In the other letter I first of all forgot to give you the address here, which for the time being is: place de la Mairie, c/o Ravoux
Then when I wrote to you I hadn’t yet done anything. Now I have a study of old thatched roofs with a field of peas in flower and some wheat in the foreground, hilly background.1
A study which I think you’ll like. And I perceive already that it did me good to go into the south the better to see the north.
It’s as I supposed, I see violets more where they are.
Auvers is decidedly very beautiful. So much so that I think it’ll be more advantageous to work than not to work, despite all the bad luck that’s to be foreseen with paintings.
It’s very colourful here – but what pretty middle-class country houses there are; much prettier than Ville-d’Avray2
&c., to my taste.
Appears that Dumoulin
, the one who does Japan, was here but has left again.3
If, towards the end of the week, you could send me some money, what I have will keep me going until then but I don’t have enough for any longer. I’d also ask you for 10 metres of canvas if that wouldn’t inconvenience you, but if it would inconvenience you, since it’s near the end of the month, you could send 20 sheets of Ingres paper.
I would need these anyway so as not to waste any time.
There’s a lot to draw here.
My dear fellow, upon reflection I don’t say that my work is good, but it’s the least bad that I can do. All the rest,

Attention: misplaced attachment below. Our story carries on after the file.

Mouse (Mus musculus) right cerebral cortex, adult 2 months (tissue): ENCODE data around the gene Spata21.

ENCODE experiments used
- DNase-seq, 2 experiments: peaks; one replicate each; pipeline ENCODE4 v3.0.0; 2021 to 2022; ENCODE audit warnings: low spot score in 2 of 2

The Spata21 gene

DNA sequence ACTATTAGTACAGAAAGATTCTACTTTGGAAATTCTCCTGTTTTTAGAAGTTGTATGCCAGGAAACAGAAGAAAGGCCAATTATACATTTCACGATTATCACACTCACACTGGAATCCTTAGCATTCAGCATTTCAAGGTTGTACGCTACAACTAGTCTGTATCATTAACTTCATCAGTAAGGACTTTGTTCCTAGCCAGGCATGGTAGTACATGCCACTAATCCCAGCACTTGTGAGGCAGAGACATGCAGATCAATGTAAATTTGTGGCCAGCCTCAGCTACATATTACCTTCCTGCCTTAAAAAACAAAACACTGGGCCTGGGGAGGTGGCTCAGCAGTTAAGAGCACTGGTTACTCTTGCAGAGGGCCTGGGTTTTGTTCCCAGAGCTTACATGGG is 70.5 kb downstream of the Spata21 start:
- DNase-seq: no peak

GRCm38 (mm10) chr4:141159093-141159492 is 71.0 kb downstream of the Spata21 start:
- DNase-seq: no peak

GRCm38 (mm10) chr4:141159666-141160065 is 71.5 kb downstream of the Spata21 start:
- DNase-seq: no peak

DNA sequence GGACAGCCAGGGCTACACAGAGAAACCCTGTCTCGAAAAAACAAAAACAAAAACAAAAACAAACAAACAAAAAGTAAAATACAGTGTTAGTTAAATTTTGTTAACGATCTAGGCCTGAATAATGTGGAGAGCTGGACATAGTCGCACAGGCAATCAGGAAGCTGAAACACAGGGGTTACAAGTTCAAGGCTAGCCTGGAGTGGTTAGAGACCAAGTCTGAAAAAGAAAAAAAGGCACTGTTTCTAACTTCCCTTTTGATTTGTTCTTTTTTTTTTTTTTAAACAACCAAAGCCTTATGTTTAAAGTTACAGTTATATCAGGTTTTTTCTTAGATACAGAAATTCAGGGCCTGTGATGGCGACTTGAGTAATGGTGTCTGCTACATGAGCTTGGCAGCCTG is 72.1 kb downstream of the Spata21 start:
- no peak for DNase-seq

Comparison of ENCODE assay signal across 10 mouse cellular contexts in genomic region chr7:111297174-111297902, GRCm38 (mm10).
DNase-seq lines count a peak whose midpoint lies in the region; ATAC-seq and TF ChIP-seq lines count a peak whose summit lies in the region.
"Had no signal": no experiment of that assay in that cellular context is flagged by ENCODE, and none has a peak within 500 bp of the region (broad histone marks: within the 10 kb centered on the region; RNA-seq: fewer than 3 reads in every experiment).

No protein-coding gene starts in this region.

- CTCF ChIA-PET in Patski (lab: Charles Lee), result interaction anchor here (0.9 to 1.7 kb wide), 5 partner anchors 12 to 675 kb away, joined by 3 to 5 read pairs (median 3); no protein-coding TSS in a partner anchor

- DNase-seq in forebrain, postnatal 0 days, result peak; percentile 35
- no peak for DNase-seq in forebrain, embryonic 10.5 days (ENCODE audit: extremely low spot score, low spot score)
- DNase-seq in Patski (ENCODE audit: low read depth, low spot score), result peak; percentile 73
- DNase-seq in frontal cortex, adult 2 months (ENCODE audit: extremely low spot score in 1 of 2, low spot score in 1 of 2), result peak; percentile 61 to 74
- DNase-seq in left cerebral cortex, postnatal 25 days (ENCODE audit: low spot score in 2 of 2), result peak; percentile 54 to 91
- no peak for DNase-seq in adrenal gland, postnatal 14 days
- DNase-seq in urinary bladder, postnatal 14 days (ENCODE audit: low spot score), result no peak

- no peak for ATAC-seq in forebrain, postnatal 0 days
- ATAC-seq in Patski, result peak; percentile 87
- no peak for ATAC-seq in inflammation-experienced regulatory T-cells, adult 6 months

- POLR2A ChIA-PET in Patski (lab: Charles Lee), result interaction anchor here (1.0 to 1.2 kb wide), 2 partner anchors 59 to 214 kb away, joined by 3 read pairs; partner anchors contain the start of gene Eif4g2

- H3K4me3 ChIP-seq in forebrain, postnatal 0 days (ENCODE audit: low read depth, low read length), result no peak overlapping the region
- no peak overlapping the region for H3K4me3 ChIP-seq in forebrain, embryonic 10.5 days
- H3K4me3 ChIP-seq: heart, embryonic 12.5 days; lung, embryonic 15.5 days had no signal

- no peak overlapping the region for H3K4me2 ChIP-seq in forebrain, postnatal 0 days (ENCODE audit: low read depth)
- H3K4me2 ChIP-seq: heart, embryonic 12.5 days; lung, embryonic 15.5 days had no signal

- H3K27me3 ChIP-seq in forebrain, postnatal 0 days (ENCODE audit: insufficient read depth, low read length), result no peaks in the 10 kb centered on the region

relations with people, is very secondary, because I have no talent for that.4
I can’t do anything about that.
Not working or working less would cost double, that’s all I can foresee IF we sought another way of arriving than the natural way, working – which we shan’t do.
Look, if I work, the people who are here will come just as well to my place without my deliberately going to see them as if I took steps to make acquaintances. It’s by working that people meet each other, and that’s the best way. Am moreover quite convinced that that’s your opinion and also Jo
’s. I can do nothing about my illness – I’m suffering a little these days – it’s just that after this long seclusion the days seem like weeks to me.
I had that in Paris, and here too. But as work is proceeding a little, serenity will come. Whatever the case, I don’t regret coming back here, and things will go better here.
Will be very pleased if in a little while from now you could come here one Sunday with your family. You’ll clearly see that to understand the countryside and the culture it only does one good to see other lands.
But I find the modern villas and the middle-class country houses almost as pretty as the old thatched cottages that are falling into ruin.
From what people say, Mrs Daubigny
and Mrs Daumier
are still living here, at least I’m sure that the former still lives here.5
When you can do so, you might send me Bargue
’s Exercices au fusain
for a while,6
I absolutely need it, I’ll copy them to keep the copies for good.
Most cordial handshakes.